- Wilkes County Training School in Washington (Wilkes County)
- Yates House in Ringgold (Catoosa County)
Below is information from the Georgia Trust of Historic Preservation on each site. All the details can be found on their website.
229 Auburn Avenue (Atlanta, Fulton County)
229 Auburn Avenue was a location in the 20th century that was home to several African American businesses. It was once a branch of the Atlanta Life Insurance Company. In 2008, a tornado damaged buildings in the district, including one adjacent to 229 Auburn Avenue. The building is still standing, but has been vacant for years. It was identified as the most vulnerable building in the Sweet Auburn District in a National Park Service study. Read more about it here.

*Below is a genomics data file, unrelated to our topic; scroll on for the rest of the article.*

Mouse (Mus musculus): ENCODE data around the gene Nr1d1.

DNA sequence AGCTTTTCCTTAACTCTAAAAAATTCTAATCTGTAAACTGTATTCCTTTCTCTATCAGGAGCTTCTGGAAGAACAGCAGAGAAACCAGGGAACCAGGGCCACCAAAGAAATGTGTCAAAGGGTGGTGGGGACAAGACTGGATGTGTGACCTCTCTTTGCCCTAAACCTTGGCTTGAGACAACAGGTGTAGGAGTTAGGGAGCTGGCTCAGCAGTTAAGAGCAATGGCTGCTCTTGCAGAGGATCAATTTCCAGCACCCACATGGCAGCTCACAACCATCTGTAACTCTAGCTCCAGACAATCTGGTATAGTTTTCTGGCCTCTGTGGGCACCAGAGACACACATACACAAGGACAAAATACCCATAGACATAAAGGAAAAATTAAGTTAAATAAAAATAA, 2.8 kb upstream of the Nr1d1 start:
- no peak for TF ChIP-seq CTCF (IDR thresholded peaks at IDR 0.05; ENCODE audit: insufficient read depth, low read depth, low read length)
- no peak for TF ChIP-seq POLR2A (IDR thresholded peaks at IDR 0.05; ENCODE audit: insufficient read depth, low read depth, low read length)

Beulah Grove Lodge and School Douglasville (Douglasville, Douglas County)
Beulah Grove Lodge and School is an important piece of history in Jim Crow South, the Georgia Trust for Historic Preservation said. Some African American communities used the buildings for various purposes as they reflected on their need for independence and self-reliance. The lodge has deteriorated and rehab efforts have been complicated by the pandemic. More information is available here.
Masonic Lodge Chickamauga #221 (Chickamauga, Walker County)
Chickamauga Lodge No. 221, Prince Hall Affiliate of the Free and Accepted Masons, was organized in 1916 by former enslaved and freed first generation African Americans. However, the current facility was completed in 1924 after the previous one burned down. Some of the much needed buildings include a new roof and structural assessment. Read more information here.